The third type of investor is what we call a ‘slumlord’. This person doesn’t maintain the property at all. They view the property as something that simply generates money and they suck the property dry of everything that has value. After a period of time these investors are only able to find people very desperate for a place to live and usually there is a handshake agreement that if the tenant fixes things themselves they will get some kind of deal on rent, but this is always slanted in the landlord’s favour. In strong rental markets there is sometimes no vacancy, but tenants only stick around for 6-12 months at a time and in a weak rental market the house sometimes sits empty for a few months until another needy family decides to move in.
Why the metaphor of investing? Because in a very similar way there are three types of people who take care of their: Body, relationships, work, etc. I know people who are healthy and wealthy well into their 80s and 90s. There are others who are starting to have a lot of physical and relationship problems but seem to be holding it together on some level to the outside world even if they are really frustrated with life (this is the majority of people I know). Lastly, I know people who are around 65 and their body is completely broken, they are depressed and angry with people around them and have left many broken relationships behind them, and they have very little hope for the future.
Here is a question followed by a challenge for you today. Which group to fall under? Are you spending time, energy, and money on taking care of yourself in every major life area in ways that will allow you to fully enjoy life for decades to come? Are you doing what most people are doing and getting results from your life that are similar to others and starting to get more and more frustrated as you age with how life is generally going even if it looks ok from the outside… In other words are you a little stuck? Lastly, are you a person who has a ton of regrets and has a background that nobody would wish on their enemies?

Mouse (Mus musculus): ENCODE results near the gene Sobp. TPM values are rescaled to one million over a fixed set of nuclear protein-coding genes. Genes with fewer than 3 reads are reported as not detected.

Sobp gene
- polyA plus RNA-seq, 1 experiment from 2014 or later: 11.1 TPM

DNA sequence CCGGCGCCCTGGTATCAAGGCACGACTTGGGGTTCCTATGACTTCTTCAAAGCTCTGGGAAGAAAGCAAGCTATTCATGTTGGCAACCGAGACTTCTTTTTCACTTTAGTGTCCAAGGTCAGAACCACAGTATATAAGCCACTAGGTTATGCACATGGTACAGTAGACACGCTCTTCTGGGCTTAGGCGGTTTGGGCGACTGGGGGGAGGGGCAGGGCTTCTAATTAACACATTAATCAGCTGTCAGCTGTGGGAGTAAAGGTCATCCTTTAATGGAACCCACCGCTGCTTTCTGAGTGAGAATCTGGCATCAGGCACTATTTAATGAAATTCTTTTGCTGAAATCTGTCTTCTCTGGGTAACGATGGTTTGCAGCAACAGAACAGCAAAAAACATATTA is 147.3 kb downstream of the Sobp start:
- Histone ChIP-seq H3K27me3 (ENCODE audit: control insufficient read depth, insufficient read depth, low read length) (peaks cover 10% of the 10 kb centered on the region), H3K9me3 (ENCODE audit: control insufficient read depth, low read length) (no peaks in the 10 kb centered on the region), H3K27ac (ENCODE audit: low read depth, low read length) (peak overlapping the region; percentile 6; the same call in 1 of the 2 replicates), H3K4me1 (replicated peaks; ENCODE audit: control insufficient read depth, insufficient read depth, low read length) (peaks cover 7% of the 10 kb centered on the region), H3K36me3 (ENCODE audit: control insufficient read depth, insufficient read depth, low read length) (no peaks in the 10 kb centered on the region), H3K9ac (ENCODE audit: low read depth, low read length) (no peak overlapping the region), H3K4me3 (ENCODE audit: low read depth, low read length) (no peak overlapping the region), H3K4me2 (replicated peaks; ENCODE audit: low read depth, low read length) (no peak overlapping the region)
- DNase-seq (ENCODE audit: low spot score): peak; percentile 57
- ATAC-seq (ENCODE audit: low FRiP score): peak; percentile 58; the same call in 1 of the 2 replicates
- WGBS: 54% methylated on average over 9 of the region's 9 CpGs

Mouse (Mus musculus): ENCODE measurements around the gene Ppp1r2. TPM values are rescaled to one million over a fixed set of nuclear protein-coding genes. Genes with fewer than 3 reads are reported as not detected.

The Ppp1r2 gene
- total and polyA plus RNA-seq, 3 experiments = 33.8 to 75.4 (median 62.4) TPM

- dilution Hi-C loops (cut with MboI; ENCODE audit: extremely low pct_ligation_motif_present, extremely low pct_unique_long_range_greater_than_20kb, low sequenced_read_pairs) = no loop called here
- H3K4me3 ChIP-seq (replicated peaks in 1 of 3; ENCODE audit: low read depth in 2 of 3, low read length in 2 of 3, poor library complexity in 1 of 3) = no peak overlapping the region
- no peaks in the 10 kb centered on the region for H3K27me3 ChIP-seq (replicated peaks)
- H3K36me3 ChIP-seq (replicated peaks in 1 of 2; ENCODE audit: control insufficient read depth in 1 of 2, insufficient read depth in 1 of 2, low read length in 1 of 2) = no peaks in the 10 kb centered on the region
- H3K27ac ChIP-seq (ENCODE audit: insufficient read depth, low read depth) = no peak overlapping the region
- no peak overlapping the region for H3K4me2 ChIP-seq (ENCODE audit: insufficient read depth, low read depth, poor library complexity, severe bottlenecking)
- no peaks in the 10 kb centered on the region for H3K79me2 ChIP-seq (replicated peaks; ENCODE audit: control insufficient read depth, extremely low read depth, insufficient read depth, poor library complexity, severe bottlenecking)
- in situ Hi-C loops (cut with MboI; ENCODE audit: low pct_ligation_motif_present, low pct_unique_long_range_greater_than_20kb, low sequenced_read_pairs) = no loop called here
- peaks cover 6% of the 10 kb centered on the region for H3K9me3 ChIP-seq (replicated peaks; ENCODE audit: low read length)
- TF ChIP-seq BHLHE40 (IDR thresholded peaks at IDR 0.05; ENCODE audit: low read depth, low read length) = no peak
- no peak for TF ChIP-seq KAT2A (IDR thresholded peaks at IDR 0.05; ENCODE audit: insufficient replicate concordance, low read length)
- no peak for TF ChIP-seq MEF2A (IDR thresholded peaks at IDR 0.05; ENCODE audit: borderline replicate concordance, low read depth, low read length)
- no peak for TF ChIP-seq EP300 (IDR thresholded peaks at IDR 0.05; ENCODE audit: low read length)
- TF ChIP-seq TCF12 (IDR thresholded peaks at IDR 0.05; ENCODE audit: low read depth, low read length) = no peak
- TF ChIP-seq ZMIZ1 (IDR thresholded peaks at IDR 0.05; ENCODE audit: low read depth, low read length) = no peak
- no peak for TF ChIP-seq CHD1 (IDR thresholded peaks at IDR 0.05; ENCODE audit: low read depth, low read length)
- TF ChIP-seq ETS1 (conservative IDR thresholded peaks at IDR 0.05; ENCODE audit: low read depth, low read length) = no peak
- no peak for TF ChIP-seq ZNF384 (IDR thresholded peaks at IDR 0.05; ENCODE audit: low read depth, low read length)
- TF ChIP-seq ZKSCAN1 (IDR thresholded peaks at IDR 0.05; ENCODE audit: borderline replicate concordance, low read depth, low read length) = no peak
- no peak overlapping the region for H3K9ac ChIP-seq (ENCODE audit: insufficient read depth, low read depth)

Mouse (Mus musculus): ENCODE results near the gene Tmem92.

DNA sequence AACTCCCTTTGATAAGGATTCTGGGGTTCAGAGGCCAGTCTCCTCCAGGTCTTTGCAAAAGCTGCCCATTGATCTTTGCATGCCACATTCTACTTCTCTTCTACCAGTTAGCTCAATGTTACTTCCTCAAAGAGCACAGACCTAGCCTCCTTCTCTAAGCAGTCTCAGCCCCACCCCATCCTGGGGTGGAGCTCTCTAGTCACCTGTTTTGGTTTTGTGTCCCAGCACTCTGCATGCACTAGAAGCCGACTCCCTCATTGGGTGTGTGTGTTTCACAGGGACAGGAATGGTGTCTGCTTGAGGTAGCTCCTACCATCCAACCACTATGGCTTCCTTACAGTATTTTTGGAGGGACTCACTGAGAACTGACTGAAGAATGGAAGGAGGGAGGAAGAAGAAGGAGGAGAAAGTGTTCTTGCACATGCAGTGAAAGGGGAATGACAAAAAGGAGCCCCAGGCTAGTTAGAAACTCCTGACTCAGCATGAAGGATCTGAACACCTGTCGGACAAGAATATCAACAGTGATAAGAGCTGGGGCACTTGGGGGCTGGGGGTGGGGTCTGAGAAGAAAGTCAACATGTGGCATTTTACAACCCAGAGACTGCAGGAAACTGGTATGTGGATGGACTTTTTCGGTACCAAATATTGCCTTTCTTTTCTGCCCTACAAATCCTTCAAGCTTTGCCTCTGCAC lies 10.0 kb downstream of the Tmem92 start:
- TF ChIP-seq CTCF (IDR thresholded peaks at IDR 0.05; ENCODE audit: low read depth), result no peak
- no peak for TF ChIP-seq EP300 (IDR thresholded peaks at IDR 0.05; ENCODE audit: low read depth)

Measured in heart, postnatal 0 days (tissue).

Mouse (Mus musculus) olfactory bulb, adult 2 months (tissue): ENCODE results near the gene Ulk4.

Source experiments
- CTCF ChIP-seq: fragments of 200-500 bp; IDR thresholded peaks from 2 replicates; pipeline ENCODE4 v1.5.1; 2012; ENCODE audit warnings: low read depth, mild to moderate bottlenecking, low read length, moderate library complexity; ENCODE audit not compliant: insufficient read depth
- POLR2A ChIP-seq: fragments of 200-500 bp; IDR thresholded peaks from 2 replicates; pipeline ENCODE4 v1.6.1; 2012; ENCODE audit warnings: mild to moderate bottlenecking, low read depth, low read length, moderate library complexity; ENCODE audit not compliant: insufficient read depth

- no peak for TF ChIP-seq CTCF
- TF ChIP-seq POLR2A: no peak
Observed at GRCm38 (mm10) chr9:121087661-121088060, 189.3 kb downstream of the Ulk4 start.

The challenge: Start looking at every major area of life and ask yourself what you can do, today, that can make a major difference by simply setting up a maintenance program. This may look like making a call to a family member or going on dates with your partner on a consistent basis and listening to her/him, it may be having dedicated time for your kids, or it could be starting a routine where you go for a walk every day and work your way up to a consistent workout, it could be setting apart a certain percentage of your income to invest for your retirement every time you receive a paycheck, it may even be setting aside time each day to unwind in a way that really does give you rest (hint: TV isn’t restful for your brain), etc.
I strongly encourage you to take the smaller maintenance steps needed to care for you and others around you instead of ignoring your needs and experiencing an explosion sooner or later that is far more consuming than the maintenance it will take now.
I wish you every success in life!